40. Scott Koontz

    Satellite data is in total agreement with ground stations. OK, so slightly higher, but close enough to keep doubters at bay for a short while.

    Not that there was much doubt by most.


  41. Trying again to post: Re the Great Extinction

    And yet, OTOH, the case is building for the role of volcanic eruptions in ending the dinosaur era.

    As noted here before, the dueling theories (meteor vs. volcano) have led to some vicious scientific exchanges. I’m no expert but do favor underdogs, so I have posted on the volcanic theory, which I think lines up better with the timeline. But, in any case, not settled science, and no energy policy change is proposed. My Post was:

  42. Robert Clark

    You are getting closer to the law of nature. Water reflects radiant heat back to the black sky. The surface of the earth looses radiant heat to the black sky. The sun sends radiant heat to the surface of the earth. When the earth looses more heat to the black sky than it retains it takes heat from the ocean, as it is now, It can’t get any simpler than that.

  43. David Wojick

    WashPo says the oceans are rapidly warming and this will cause hurricane problems:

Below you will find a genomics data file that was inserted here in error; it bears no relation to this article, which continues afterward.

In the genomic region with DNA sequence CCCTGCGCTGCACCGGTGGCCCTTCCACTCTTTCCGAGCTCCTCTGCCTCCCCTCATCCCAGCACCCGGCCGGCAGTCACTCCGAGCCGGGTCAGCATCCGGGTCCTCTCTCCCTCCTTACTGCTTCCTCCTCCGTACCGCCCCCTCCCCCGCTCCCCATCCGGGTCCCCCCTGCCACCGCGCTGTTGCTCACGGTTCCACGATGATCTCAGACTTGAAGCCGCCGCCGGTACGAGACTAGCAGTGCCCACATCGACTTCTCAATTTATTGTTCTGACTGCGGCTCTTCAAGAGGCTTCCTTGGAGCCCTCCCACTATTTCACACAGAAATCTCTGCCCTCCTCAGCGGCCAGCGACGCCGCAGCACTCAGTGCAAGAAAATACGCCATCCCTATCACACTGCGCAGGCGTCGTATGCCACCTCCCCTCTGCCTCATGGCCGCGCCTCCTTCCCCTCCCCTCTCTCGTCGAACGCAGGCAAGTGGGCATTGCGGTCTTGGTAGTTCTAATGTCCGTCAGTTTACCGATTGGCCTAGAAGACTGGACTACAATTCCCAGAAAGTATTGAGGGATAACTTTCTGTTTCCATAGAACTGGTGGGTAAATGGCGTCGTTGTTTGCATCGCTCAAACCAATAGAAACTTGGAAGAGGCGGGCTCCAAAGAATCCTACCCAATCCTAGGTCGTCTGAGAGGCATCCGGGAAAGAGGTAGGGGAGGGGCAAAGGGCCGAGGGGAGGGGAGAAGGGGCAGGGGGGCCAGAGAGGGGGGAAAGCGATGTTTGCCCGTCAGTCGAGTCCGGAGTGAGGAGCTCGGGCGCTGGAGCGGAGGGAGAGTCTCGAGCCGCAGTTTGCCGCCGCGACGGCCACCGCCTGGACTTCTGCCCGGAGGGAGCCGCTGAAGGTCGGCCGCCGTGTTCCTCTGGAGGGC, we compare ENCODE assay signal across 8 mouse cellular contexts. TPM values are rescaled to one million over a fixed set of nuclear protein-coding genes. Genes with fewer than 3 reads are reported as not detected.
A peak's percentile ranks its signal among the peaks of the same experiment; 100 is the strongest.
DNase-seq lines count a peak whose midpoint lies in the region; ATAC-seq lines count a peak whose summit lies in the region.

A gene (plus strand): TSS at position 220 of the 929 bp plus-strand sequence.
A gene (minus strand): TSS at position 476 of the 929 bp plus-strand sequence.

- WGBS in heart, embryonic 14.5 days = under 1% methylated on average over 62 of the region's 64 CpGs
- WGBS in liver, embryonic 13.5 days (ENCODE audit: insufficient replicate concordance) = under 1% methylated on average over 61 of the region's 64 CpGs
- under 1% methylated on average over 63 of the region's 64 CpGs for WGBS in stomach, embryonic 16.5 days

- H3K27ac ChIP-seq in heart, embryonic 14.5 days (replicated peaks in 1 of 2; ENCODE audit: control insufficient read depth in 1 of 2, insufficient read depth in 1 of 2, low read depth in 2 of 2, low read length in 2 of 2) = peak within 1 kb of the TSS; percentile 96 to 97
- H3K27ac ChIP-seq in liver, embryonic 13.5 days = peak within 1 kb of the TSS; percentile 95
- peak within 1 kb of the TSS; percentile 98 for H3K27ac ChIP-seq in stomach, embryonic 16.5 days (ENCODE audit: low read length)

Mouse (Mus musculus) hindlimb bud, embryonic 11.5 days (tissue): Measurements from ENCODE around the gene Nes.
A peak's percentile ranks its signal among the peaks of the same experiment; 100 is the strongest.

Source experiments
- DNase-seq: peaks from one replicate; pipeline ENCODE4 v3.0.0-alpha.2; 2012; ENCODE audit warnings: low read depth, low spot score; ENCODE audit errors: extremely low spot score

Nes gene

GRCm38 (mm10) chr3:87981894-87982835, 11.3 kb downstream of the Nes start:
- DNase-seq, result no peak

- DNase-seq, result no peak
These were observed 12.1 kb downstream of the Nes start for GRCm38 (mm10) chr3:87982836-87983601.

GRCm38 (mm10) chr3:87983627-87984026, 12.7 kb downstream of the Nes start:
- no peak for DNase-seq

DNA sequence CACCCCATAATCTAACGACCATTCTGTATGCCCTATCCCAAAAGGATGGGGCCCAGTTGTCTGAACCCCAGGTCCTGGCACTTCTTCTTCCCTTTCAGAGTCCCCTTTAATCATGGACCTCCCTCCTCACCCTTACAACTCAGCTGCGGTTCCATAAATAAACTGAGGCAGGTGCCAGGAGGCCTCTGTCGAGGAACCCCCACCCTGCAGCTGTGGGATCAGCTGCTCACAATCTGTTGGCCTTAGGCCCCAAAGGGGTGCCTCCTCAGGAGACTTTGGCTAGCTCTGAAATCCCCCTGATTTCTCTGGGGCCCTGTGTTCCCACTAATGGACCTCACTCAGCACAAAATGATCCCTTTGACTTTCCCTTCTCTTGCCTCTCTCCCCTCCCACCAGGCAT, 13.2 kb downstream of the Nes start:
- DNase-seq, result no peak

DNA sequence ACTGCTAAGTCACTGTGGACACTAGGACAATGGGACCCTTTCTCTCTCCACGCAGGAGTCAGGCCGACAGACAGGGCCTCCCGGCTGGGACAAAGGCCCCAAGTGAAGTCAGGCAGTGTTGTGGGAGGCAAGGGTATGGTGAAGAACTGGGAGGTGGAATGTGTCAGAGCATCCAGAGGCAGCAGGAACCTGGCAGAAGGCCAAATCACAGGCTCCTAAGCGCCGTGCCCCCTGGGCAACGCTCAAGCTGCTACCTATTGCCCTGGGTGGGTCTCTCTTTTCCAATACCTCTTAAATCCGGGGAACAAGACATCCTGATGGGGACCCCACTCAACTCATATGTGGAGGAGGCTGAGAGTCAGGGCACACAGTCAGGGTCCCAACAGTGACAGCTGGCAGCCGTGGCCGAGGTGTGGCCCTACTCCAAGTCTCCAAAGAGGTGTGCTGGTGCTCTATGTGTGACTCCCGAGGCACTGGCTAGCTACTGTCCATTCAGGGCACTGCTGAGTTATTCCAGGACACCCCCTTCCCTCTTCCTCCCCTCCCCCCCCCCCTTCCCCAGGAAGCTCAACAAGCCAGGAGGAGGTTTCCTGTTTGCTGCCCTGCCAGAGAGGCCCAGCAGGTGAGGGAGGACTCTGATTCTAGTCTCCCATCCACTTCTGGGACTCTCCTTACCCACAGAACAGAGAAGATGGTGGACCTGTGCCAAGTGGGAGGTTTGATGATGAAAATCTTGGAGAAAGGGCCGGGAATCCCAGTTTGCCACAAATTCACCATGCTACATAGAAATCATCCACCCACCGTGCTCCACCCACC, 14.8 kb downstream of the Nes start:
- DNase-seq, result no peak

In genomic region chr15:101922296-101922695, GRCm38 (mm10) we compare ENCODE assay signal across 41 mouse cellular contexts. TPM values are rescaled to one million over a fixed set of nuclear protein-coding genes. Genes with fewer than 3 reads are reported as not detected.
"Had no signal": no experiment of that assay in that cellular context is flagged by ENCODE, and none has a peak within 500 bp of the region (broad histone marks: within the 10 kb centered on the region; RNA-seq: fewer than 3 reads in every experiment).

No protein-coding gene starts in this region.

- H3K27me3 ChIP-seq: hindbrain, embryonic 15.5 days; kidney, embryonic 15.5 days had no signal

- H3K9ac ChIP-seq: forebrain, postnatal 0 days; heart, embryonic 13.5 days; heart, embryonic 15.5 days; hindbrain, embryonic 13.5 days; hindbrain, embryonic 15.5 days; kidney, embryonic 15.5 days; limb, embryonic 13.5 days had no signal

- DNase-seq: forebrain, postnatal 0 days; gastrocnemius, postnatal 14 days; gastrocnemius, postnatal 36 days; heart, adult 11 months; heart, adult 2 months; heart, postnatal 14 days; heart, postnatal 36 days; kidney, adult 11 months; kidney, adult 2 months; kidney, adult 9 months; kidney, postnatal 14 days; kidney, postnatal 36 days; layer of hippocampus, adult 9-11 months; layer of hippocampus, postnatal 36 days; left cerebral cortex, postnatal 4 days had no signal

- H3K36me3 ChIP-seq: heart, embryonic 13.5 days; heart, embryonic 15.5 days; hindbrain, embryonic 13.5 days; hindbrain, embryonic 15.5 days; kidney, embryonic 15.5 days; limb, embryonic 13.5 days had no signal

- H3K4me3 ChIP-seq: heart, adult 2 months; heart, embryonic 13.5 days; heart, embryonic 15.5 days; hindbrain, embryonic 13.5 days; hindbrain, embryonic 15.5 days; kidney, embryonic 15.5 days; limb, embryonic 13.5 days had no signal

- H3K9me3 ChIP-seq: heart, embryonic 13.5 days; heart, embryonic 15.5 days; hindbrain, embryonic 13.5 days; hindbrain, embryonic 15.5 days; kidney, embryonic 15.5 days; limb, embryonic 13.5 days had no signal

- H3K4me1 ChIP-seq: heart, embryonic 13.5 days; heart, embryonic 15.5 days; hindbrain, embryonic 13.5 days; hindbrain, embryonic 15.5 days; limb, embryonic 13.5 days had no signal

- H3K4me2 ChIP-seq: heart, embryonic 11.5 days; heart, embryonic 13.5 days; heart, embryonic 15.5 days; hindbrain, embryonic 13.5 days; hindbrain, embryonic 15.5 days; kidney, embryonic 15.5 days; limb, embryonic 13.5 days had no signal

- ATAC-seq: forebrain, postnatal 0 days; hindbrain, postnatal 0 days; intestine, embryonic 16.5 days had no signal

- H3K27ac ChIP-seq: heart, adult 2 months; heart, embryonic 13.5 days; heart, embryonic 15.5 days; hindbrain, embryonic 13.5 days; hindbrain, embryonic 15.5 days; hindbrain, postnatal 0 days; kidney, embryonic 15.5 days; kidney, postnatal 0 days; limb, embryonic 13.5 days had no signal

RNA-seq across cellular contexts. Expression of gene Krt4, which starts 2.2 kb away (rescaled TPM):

If you study the ocean data at climate4you you will find that:
    – The UAH global temperatures have dropped since 2016 (OK only 3 years but…)
    – Cooling of the North Atlantic started after 2010, increasing sharply from 2018;
    – Equator to pole heat transfer has been decreasing from 2010;
    – The Ocean around Antarctica turned to cooling at mid depths (400-1200m) after 2017;
    – The ocean around the Arctic turned to cooling at mid depths (400-1500m) after 2013;
    – A decline in Gulf Stream started around 2012, dropping more sharply at 2015;
    – The AMO commenced a sharp decline in 2018.

    The warming story is approaching the end of its shelf life.
    Thus the increasing desperation.

  44. “A simple energy budget framework is used to show that TOA radiation (particularly in the SW) likely played a dominant role in driving the marked increase in temperature tendency during the post-hiatus period.” https://www.mdpi.com/2225-1154/6/3/62


    Satellite data on TOA flux – from 1979 – shows decreases in reflected shortwave and increases in infrared emissions. The why of it has been the subject of study over decades. Along with an entrenched denial of the potential for intrinsic climate variability.

    “In summary, although there is independent evidence for
    decadal changes in TOA radiative fl uxes over the last two decades, the evidence is equivocal. Changes in the planetary and tropical TOA radiative fluxes are consistent with independent global ocean heat-storage data, and are expected to be dominated by changes in cloud radiative forcing. To the extent that they are real, they may simply reflect natural low-frequency variability
    of the climate system.” AR4

  45. Here’s a Nature Communication finding that the increase in carbon fixation by plant photosynthesis, due to industrial elevation of atmospheric CO2 (280-408) is 60% more than was previously thought.


    It’s better than we thought.
    Or worse than we thought – depending on your perspective.